Dublin is a small city compared to many European capitals, being utterly dwarfed by the likes of Berlin, London and Madrid. A great deal of its charm, of course, lies precisely in this fact: the city on the Liffey is no sprawling, elbows-out metropolis. Travellers come here for a good time – and generally find one. But if you thought that its range of sights and attractions was therefore pretty limited, you’d be mistaken. Beyond eternal tourist favourites such as Kilmainham Gaol, Trinity College and the Guinness Storehouse, Dublin offers a huge amount more to uncover. Here are six of its lesser-known treasures.
This is a theatre with serious history. It staged premieres for both WB Yeats and George Bernard Shaw shortly after opening in 1904, incited riots after running controversial political plays in the 1920s and was half-destroyed by fire in 1951. It’s now exactly fifty years since the refurbished theatre reopened on its current site on Lower Abbey Street, and it still has a reputation for hard-hitting, provocative drama. When it was first founded its stated goal was “to bring upon the stage the deeper emotions of Ireland”, and this aim holds true.
In the late 1700s and early 1800s, the streets of Dublin positively flowed with whiskey – more than 35 separate distilleries were producing the stuff. Fast forward to 1976 and there wasn’t a single bottle being produced in the city – until now. Last year saw the opening to the public of the Teeling Whiskey Distillery, an independent set-up run by the descendants of one of Dublin’s original whiskey families. Guided tours give up-close insight into the distilling process and culminate with the inevitable tasting session.
in an imposing Georgian house at the top of Parnell Square in North Dublin, the Hugh Lane Gallery specialises in contemporary art – and has done ever since its inauguration in 1908. It houses arguably the country’s leading collection of modern works, with a broad selection of pieces by Irish artists complemented by a range of international names, including Manet, Monet and Degas. One of the centrepieces of the museum is a full recreation of the studio of Francis Bacon, made possible after the walls, doors and entire contents of the workspace were transferred across from London. The gallery is free to enter.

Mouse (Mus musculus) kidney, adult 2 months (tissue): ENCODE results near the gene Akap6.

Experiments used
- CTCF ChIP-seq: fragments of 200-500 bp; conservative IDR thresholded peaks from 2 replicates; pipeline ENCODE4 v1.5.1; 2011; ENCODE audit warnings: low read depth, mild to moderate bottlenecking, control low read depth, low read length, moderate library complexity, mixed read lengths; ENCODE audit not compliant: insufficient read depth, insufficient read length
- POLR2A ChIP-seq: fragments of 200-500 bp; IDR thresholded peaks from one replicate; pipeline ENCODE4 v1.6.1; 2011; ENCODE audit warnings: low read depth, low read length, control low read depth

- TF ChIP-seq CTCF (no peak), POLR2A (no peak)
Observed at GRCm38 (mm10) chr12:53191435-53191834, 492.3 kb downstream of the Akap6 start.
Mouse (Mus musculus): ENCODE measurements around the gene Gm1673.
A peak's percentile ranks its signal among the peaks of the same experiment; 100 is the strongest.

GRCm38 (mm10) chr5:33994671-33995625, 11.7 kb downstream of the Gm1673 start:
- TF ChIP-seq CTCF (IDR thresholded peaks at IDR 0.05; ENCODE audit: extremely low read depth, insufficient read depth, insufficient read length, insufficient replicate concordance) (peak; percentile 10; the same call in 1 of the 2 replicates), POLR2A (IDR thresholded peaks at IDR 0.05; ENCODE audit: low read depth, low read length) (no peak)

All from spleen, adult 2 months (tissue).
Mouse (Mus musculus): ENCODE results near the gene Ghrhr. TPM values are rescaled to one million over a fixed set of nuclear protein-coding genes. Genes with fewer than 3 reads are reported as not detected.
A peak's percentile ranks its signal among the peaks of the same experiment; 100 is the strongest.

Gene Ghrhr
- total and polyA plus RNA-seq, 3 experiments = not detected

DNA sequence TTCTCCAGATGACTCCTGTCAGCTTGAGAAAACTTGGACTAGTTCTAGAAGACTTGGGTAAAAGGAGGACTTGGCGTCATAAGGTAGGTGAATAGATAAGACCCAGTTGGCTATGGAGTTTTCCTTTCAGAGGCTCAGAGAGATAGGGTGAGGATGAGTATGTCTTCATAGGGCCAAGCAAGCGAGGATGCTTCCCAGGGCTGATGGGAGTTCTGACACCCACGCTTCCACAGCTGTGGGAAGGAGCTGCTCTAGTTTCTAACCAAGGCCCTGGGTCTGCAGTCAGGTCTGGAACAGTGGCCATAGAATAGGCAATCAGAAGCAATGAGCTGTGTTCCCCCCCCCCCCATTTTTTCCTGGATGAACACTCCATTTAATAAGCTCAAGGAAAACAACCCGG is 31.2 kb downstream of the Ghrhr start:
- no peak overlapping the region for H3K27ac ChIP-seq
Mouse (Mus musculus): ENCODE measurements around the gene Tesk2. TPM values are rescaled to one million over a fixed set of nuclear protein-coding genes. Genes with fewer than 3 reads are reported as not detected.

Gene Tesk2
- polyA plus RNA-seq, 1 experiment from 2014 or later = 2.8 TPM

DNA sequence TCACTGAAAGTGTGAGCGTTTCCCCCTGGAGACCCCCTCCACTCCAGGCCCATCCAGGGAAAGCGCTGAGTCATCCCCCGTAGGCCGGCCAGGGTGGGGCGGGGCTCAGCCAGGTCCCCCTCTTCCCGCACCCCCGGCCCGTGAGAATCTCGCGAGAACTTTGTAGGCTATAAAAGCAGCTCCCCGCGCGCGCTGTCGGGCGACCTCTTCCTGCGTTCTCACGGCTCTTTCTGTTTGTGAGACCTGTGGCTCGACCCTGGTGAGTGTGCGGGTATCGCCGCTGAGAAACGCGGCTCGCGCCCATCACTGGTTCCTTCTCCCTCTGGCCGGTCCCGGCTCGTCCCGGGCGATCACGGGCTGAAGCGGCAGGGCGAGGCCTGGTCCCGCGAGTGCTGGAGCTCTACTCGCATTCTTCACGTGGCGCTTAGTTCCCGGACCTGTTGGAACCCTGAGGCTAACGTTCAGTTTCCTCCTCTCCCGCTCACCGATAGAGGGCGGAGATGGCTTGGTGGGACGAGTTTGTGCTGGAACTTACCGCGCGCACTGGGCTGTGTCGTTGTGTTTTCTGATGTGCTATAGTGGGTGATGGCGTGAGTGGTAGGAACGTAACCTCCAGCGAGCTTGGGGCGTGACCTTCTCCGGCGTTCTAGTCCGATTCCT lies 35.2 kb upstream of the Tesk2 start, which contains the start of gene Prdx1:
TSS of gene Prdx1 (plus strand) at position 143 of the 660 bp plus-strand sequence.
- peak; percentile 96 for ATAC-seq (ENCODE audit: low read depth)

Gaelic football, hurling, rugby, horse-racing, football: Dublin is a city that loves its sport, something anyone who’s been to Croke Park on a match day will – once their ears have stopped ringing – vouch for. Lesser known but just as centrally located is the Shelbourne Park Greyhound Stadium, where there are regular race nights on Thursdays and Saturdays. The biggest event of the year comes in early autumn when the Irish Greyhound Derby takes place. In 2016 it’s scheduled for 17 September, and you can expect the kind of trackside atmosphere vocal enough to register on the Richter Scale.
Tucked away close to St Stephen’s Green is a delicately landscaped oasis that’s been drawing peace-seekers for the last 150 years. The Iveagh Gardens (the locals pronounce it “ivy”) have retained many original features from their Victorian beginnings – you’ll find fountains, a rosarium, rockeries and even a yew maze – and the park itself still seems to exist in a slightly calmer, slower dimension to the city around it. It’s open all year, although by visiting over summer you’ll witness it in its pomp. There’s no admission charge.
Few attractions in Dublin are as evocative as the Jeanie Johnston Tall Ship. A faithful replica of the 400-ton cargo ship that made 16 Atlantic crossings in the mid-19th century – carrying some 2,500 locals to the USA in the process – it stands as a reminder of the bitterly difficult era that drove so many people to emigrate. Tours run several times daily, taking 50 minutes, and give an insight into the realities of the notorious Potato Famine. The ship is now permanently moored on the Liffey at Custom House Quay.
See the insider guide to Dublin.